Michelle Stefano, American Studies, in City Paper

In a recent article published in the “City Folk” section of City Paper, Michelle Stefano, visiting assistant professor of American studies, wrote about Henry Reisinger, the longtime owner of E.M. Fenwick’s Choice Meats in Baltimore’s Cross Street Market.

Michelle StefanoStefano’s profile of Reisinger traces the history of the business and the hard work Reisinger has put into it for four decades. It also provides a glimpse into how the market business has changed in recent years.

“Reisinger tells of the old days, when there were six or seven meat vendors at the market. Now, there remains only Fenwick’s and his competition, Nunnally Bros., just down the path. ‘Unfortunately, we have a lot of empty businesses now,’ he laments, crediting the vacant stalls to the introduction of fast food in the 1980s, and the fact that ‘droves’ of workers from places like the shipyards off Key Highway are a lunchtime dream of the past. Camden Yards was full of businesses with employees patronizing the market—’now? It’s two stadiums,’ he says.”

To read more about Henry Reisinger in Stefano’s article titled “Henry Reisinger of E.M. Fenwick’s Choice Meats carves out a good life at Cross Street Market,” click here.

Kimberly Moffitt, American Studies, on The Marc Steiner Show

WEAA’s The Marc Steiner Show hosted a panel discussion on February 9 on charter schools vs. traditional public schools, school closings, school funding, and the future of education.

Kimberly Moffitt

Kimberly Moffitt, an associate professor of American studies and a founding parent at the Baltimore Collegiate School For Boys, discussed her views on charter schools and the reason she decided to help found the Baltimore Collegiate School For Boys.

“Even as I’m someone who is at the table creating a charter school, I’m very cognizant of charter schools are not the panacea,” Moffitt said. “It was more about a mission that was very much tied to the academic research that I do that looks at what we have done in this country for young black males and the need to really focus educational opportunities for them in environments that help them thrive.”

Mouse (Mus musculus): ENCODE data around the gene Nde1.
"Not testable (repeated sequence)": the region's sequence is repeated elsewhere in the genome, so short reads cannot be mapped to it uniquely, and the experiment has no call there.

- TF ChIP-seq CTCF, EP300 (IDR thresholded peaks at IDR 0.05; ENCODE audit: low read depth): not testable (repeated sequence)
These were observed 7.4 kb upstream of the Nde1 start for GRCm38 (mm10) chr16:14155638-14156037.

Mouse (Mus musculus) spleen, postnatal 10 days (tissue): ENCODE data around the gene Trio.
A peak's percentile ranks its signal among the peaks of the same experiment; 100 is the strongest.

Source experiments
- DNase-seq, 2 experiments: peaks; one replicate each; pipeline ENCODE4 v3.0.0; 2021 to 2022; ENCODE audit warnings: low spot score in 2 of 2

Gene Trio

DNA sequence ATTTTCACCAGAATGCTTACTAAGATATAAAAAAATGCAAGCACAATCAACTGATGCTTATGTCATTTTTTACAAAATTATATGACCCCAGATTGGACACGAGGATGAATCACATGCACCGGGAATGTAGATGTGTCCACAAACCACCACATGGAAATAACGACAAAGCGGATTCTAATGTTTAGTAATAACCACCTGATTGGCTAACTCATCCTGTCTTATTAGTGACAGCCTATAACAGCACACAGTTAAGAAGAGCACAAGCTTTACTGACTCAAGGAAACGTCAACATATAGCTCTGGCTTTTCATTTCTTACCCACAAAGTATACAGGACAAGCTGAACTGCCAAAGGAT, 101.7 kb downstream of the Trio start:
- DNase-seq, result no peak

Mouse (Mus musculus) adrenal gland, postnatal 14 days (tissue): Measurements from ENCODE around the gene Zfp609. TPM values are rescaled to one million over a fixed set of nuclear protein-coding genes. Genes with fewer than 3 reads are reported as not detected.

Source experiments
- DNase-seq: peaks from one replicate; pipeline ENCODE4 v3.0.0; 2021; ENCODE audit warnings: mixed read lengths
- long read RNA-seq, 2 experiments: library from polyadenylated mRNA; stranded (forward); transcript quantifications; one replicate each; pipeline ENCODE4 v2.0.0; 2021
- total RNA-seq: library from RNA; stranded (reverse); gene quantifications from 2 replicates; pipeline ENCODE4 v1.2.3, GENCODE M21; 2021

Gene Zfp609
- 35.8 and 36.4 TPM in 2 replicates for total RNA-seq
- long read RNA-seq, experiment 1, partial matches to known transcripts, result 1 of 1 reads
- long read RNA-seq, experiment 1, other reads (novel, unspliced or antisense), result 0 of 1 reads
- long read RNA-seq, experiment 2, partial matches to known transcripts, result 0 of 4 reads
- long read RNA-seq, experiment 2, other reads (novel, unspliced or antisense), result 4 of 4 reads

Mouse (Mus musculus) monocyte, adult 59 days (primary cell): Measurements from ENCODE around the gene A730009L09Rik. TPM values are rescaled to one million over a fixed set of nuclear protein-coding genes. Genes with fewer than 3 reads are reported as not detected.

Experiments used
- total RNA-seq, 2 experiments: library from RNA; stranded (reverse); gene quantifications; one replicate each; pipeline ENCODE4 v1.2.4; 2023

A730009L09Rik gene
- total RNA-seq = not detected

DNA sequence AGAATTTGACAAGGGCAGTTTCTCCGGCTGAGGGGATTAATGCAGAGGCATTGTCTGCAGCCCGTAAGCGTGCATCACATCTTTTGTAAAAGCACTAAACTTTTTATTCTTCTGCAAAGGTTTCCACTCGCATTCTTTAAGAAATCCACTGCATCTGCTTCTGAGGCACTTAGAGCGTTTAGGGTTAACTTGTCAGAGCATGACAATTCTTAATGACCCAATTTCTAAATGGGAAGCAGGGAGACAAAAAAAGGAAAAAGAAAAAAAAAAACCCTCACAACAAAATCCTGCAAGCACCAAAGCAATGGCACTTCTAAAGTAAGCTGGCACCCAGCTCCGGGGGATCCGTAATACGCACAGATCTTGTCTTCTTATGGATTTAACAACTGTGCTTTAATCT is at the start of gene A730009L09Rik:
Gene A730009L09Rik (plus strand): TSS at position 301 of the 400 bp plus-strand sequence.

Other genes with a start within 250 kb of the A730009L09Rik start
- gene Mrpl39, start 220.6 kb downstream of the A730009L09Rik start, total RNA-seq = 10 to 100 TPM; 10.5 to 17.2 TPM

Other panelists in the discussion included Jessica T. Shiller, professor of urban education at Towson University, Roni Ellington, associate professor of mathematics education at Morgan State University, and Bobbi Macdonald, executive director of the City Neighbors Foundation.

To listen to the full segment, click here.

Kimberly Moffitt, American Studies, on The Marc Steiner Show

Kimberly Moffitt, an Associate Professor of American Studies, appeared on twice on WEAA’s The Marc Steiner Show earlier this month to discuss race and representation in film and advertising.

Kimberly Moffitt

On January 8, Moffitt participated in an engaging discussion about the recent films Annie, Exodus, and Top Five, and her personal experience viewing the film Annie with her daughter: “This is a film that really resonates with her, and I think it has a lot to do with us listening to our children that they want to see themselves reflected in society and here is a perfect opportunity for that to happen.”

Moffitt participated in the discussion along with Ray Winbush, Director of the Institute for Urban Research at Morgan State University. To listen to the full segment, click here.

On January 16, Moffitt participated in a discussion on race and representation in Selma, the Golden Globes, and other topics with Kalima Young, Director of the Baltimore Art + Justice Project.

The segment began with a discussion on Ava DuVernay, the director of Selma: “I appreciate her voice and I’m happy that she’s at the table making a stance and telling stories through her lens because it’s not a lens or a set of eyes that we often get to see films through,” Moffitt said. To listen to the full segment, click here.

UMBC Humanities Faculty Discuss Serial in The Guardian

Serial, a spin-off show from NPR’s “This American Life,” is a podcast in which reporter Sarah Koenig reinvestigates the 1999 murder of Hae Min Lee, a Baltimore County high school student. In the series, Koenig, a former Baltimore Sun staff writer, conducts numerous interviews and delves deeply into figuring out what led to the conviction of Adnan Syed, Hae’s ex-boyfriend, for her murder. An article published December 8 in The Guardian looks into why the podcast has drawn so much interest.

Nicole King

Nicole King

Nicole King, an associate professor of American studies, is quoted in the article and comments on the narrative style of the podcast when looking at it in the context of Baltimore.

“People are so caught up with ‘whodunnit’,” she tells [Nicky Woolf, the article’s writer]. “The Hollywood ending.” For people here, she says, there will need to be some sort of a payoff – a denouement – which real life rarely, if ever, provides.

Steph Ceraso

Steph Ceraso